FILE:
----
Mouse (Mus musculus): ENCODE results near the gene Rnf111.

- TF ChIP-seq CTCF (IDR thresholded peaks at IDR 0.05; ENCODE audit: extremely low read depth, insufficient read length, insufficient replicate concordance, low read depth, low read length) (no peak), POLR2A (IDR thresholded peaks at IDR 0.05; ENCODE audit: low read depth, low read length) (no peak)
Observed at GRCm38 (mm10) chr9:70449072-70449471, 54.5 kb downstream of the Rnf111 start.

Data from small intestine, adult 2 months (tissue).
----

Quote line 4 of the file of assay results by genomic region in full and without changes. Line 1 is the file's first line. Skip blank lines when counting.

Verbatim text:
Data from small intestine, adult 2 months (tissue).